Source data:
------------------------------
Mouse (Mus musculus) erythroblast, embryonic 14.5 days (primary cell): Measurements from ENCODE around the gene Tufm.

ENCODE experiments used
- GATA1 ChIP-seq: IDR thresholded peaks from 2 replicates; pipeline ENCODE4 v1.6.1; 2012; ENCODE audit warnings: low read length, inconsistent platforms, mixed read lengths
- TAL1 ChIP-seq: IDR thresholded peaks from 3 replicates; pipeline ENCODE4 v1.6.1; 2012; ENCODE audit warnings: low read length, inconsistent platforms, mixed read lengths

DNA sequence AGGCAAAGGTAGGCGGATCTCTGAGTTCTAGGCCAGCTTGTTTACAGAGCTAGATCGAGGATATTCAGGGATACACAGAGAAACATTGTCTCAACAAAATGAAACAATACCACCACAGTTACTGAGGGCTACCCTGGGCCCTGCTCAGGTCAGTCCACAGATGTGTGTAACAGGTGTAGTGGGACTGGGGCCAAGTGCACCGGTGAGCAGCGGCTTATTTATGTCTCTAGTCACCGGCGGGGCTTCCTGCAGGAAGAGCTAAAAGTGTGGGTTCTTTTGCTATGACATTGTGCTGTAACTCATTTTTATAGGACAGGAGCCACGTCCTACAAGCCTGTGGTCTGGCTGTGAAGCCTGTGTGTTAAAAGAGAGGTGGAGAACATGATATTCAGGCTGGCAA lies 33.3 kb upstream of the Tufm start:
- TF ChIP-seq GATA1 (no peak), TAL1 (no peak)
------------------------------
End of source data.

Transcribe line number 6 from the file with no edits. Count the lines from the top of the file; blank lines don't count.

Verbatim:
- TF ChIP-seq GATA1 (no peak), TAL1 (no peak)